The price action of bitcoin, which has been moving sideways since FTX, might experience a sudden spike in volatility on account of the “most important” CPI print of the year.
The cryptocurrency Bitcoin is in a precarious position below $17,000 as one of the most important macro weeks of the year begins.
After its most recent weekly close, the Bitcoin to US Dollar exchange rate exhibited very little upward momentum prior to the opening of trading on Wall Street on December 12.
The most significant cryptocurrency is still trading within a relatively narrow range, and market watchers are growing increasingly impatient for new catalysts to drive price action.
They are in agreement that these should come within the next few days; economic data from the United States is due, and the content of this data as well as its impact on economic policy will likely have a significant impact on cryptocurrency markets.
Aside from that, the uncomfortable status quo is still in place: Bitcoin miners are having a hard time, sentiment is uninspired, and traders are increasingly comparing the current market to the depths of previous bear markets.
In which direction do you think the price of bitcoin will move over the next week? This article from Cointelegraph examines five factors that are likely to have an impact on trajectory.
The “key focus” CPI print forms are considered to be “most important.”
This week, the Consumer Price Index (CPI), which is the primary indicator of inflation in consumer prices in the United States, is the phrase that everyone is talking about.
The latest CPI print, which is due on December 13 for the month of November and comes out every month, has additional importance for the market even though it is published every month. There are still two weeks left until the end of the year, and the odds of risk assets participating in a “Santa rally,” for example, are currently in limbo.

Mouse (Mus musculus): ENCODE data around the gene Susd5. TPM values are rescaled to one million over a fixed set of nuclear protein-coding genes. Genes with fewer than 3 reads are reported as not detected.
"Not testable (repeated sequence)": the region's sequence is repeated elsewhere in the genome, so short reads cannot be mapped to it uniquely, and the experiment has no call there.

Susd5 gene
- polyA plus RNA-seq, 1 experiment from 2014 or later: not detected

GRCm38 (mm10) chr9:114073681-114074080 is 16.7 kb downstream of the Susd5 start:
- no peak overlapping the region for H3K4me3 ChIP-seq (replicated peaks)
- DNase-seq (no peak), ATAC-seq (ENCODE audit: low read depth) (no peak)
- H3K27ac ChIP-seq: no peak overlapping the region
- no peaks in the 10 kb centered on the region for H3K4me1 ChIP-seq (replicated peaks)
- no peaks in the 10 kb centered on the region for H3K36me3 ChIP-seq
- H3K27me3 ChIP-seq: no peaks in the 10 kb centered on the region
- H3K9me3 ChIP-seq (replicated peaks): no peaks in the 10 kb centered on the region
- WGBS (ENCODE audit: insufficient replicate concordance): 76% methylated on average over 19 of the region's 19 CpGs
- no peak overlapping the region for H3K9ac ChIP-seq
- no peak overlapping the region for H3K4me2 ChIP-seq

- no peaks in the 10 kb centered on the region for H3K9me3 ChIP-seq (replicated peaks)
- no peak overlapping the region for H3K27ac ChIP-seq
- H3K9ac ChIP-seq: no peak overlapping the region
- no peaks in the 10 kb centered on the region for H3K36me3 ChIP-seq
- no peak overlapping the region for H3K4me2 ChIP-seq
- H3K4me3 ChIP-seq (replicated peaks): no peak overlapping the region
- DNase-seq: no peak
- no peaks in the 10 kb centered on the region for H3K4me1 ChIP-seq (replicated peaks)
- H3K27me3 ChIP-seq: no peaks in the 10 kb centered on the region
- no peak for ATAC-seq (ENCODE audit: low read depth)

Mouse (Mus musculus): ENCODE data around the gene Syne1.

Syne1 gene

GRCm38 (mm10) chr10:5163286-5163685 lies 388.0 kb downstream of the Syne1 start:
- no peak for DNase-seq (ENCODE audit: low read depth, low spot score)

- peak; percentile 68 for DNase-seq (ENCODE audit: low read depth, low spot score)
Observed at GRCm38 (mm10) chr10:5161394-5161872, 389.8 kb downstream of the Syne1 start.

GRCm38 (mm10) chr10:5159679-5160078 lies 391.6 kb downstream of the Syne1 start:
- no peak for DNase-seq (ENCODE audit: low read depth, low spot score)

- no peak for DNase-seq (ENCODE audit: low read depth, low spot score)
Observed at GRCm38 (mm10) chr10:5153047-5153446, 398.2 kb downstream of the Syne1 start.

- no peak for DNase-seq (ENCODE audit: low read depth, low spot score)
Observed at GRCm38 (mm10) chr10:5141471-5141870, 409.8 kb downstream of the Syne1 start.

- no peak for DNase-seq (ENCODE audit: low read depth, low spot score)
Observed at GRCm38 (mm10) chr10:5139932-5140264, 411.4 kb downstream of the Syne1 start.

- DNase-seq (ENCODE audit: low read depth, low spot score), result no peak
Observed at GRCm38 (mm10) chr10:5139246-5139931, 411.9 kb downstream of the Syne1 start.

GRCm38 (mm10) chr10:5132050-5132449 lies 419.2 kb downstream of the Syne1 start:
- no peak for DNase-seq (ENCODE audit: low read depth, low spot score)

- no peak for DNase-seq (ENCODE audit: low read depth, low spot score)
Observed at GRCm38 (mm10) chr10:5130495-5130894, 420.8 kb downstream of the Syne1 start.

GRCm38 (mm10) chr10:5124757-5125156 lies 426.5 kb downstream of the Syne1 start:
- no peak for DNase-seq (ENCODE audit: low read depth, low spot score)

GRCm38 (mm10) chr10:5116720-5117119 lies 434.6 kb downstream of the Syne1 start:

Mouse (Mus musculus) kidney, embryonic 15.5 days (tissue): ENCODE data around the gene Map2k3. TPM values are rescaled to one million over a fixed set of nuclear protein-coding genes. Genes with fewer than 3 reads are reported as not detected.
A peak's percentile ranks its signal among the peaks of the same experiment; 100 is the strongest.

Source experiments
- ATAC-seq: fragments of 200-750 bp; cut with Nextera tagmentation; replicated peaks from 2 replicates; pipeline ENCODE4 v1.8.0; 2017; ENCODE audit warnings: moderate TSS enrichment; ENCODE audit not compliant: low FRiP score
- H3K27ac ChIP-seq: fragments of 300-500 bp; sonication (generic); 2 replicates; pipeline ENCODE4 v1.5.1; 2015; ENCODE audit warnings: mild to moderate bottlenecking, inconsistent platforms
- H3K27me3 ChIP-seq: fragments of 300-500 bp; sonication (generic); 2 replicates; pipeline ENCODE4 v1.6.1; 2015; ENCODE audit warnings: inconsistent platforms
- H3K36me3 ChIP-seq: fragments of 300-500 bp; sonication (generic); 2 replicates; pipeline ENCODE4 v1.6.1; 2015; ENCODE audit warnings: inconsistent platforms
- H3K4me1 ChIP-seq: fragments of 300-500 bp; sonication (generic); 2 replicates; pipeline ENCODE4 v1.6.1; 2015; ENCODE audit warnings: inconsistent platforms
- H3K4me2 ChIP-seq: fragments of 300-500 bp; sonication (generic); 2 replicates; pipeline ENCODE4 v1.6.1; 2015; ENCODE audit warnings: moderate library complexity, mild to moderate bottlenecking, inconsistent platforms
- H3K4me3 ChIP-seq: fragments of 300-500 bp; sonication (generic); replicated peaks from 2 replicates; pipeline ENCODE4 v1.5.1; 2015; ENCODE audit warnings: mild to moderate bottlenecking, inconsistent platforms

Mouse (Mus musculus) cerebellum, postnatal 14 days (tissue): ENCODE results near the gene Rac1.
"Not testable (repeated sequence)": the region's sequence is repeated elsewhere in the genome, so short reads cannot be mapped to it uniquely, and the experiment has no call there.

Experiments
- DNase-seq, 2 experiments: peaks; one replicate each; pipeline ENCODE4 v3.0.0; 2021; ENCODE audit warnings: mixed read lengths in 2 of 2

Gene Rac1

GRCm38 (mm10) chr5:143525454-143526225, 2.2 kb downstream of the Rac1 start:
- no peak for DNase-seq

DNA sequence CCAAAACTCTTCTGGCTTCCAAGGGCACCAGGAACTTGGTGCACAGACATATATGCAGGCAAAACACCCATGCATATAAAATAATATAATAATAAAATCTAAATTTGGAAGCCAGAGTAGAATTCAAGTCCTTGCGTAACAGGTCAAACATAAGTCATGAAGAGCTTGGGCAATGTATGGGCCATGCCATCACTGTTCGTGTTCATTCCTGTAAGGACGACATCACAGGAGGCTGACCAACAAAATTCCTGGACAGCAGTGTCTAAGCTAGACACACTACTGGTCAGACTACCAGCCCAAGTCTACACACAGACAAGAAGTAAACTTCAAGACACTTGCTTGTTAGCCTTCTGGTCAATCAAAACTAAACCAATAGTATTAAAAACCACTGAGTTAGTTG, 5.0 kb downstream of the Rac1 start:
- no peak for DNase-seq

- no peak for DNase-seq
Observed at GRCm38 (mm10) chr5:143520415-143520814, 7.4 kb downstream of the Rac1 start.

In addition to the CPI report itself, this week the Federal Reserve’s Federal Open Market Committee (FOMC) will decide whether or not to raise interest rates, and Chair Jerome Powell will deliver a speech that market commentators will analyse closely for indications of a shift in policy.
The Consumer Price Index (CPI) report will be released on Tuesday, and JPow will speak on Wednesday. Keep an eye out for swings in the market,” an on-chain analytics resource Over the course of the weekend, Material Indicators provided a summary.
A well-known trader by the name of MisterSpread stated that additional decisions made outside of the United States made for “one of the most (if not the most) important” weeks of the year.
A market update written by a trading firm called QCP Capital stated that “Tuesday’s CPI will yet again be ‘the most important CPI release ever.'” The reason for this is that the market has set it up to be “the most important CPI release ever” with its epic 2-month short squeeze rally.
QCP continued by saying, “A higher-than-expected CPI print and more hawkish Fed have the potential to invalidate this rally, similar to what we saw in the reversals in April and August. On the other hand, a further disinflationary print might encourage many investors to chase a continuation of the rally into the end of the year.
The release of the Consumer Price Index (CPI), regardless of whether it is higher or lower than expected, has a tendency to cause volatility in the market, and calm only returns after the rates decision and Powell’s accompanying speech.
According to the FedWatch Tool provided by CME Group, the current consensus calls for a smaller increase in interest rates of fifty basis points this month. This would indicate a comedown for the Federal Reserve in what may yet turn out to be a significant turning point in policy.
At the time this article was written, the probability of fifty basis points stood at approximately seventy-five percent.
This week has been referred to as the “biggest week of the year” by a financial commentary resource as well. Despite this, the Kobeissi Letter contained a cautionary note for investors.
Part of a tweet that was sent out on December 8 read, “This is why you don’t want a Fed controlled market.” The tweet went on to say, “Imagine the madness if the Fed doesn’t pivot or November CPI is above October’s 7.7% print.”
The spot price of bitcoin is currently awaiting action.
Traders are aware that, with everyone’s attention focused on the Fed, monetary policy and macroeconomic numbers will, in fact, dictate the direction that BTC/USD takes over the next few days.
There may not be much that can be done other than wait for the data to come in, barring any unforeseen circumstances.
According to data compiled by Cointelegraph Markets Pro and TradingView, the Bitcoin to US Dollar exchange rate has continued to range in a region that is all too familiar, hovering around the $17,000 mark.
The pair has not moved in several days, and it appears to be drifting aimlessly as the aftermath of the FTX implosion continues to settle.
According to a summary provided by the analytics resource On-Chain College regarding the medium-term trend, “BTC has been bouncing between Realized Price (green) and Balanced Price (yellow) since June.”
“What I’m looking for is a sustained movement outside of this range, which hasn’t happened yet.”